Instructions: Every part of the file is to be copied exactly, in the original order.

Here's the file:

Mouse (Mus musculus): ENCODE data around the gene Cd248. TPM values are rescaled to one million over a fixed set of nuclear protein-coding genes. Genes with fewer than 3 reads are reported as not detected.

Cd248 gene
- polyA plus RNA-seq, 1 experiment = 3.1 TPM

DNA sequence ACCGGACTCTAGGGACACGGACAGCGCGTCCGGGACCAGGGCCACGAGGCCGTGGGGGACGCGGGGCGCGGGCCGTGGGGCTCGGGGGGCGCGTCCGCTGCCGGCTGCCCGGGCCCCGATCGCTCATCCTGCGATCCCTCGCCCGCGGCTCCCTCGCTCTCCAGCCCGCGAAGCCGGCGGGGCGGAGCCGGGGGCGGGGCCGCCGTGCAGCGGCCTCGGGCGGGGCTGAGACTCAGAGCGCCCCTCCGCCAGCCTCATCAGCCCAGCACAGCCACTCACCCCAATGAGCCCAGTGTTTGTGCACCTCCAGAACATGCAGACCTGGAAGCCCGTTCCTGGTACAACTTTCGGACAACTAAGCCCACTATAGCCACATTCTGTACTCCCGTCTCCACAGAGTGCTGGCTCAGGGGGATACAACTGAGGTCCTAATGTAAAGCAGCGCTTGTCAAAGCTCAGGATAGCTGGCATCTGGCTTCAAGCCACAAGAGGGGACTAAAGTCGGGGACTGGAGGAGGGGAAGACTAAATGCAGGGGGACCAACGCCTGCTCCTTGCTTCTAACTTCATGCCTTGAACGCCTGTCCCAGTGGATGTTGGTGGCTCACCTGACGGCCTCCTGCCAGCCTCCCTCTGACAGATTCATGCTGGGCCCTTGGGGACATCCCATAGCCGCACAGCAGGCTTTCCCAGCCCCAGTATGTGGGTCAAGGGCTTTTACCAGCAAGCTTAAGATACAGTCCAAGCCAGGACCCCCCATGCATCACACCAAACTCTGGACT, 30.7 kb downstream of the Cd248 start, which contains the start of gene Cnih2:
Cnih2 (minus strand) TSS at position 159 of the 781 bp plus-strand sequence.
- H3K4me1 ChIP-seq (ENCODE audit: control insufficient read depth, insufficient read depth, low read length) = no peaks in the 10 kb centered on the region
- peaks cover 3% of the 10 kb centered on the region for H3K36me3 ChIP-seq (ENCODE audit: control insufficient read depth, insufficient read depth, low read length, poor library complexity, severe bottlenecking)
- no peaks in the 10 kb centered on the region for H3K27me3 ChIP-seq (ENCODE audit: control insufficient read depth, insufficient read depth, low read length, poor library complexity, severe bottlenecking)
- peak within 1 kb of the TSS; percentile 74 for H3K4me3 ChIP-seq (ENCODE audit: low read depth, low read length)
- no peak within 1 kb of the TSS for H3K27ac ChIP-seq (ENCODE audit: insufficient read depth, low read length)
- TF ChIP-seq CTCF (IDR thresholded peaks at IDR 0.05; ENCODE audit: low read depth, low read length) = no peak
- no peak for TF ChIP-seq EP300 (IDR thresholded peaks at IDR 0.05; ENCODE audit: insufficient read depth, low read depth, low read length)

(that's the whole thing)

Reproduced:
Mouse (Mus musculus): ENCODE data around the gene Cd248. TPM values are rescaled to one million over a fixed set of nuclear protein-coding genes. Genes with fewer than 3 reads are reported as not detected.

Cd248 gene
- polyA plus RNA-seq, 1 experiment = 3.1 TPM

DNA sequence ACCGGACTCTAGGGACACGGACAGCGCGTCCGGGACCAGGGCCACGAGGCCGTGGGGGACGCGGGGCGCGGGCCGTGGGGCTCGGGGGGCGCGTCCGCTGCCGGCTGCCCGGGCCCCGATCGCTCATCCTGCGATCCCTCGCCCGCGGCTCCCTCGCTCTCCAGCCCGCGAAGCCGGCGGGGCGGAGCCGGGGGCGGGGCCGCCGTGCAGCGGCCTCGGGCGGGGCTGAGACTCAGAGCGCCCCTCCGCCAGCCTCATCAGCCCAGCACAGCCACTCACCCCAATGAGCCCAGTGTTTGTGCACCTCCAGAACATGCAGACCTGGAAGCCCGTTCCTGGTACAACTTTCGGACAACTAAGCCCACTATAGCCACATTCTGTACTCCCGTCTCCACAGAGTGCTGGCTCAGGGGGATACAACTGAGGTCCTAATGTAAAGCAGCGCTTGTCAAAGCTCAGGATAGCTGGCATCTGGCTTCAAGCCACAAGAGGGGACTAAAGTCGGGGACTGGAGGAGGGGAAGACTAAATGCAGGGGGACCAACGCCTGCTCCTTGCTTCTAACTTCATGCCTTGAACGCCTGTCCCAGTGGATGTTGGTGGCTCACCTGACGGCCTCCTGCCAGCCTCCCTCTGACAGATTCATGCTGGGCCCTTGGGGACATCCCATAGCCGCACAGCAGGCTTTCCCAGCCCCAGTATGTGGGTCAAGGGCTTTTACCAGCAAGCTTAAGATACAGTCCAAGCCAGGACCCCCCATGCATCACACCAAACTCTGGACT, 30.7 kb downstream of the Cd248 start, which contains the start of gene Cnih2:
Cnih2 (minus strand) TSS at position 159 of the 781 bp plus-strand sequence.
- H3K4me1 ChIP-seq (ENCODE audit: control insufficient read depth, insufficient read depth, low read length) = no peaks in the 10 kb centered on the region
- peaks cover 3% of the 10 kb centered on the region for H3K36me3 ChIP-seq (ENCODE audit: control insufficient read depth, insufficient read depth, low read length, poor library complexity, severe bottlenecking)
- no peaks in the 10 kb centered on the region for H3K27me3 ChIP-seq (ENCODE audit: control insufficient read depth, insufficient read depth, low read length, poor library complexity, severe bottlenecking)
- peak within 1 kb of the TSS; percentile 74 for H3K4me3 ChIP-seq (ENCODE audit: low read depth, low read length)
- no peak within 1 kb of the TSS for H3K27ac ChIP-seq (ENCODE audit: insufficient read depth, low read length)
- TF ChIP-seq CTCF (IDR thresholded peaks at IDR 0.05; ENCODE audit: low read depth, low read length) = no peak
- no peak for TF ChIP-seq EP300 (IDR thresholded peaks at IDR 0.05; ENCODE audit: insufficient read depth, low read depth, low read length)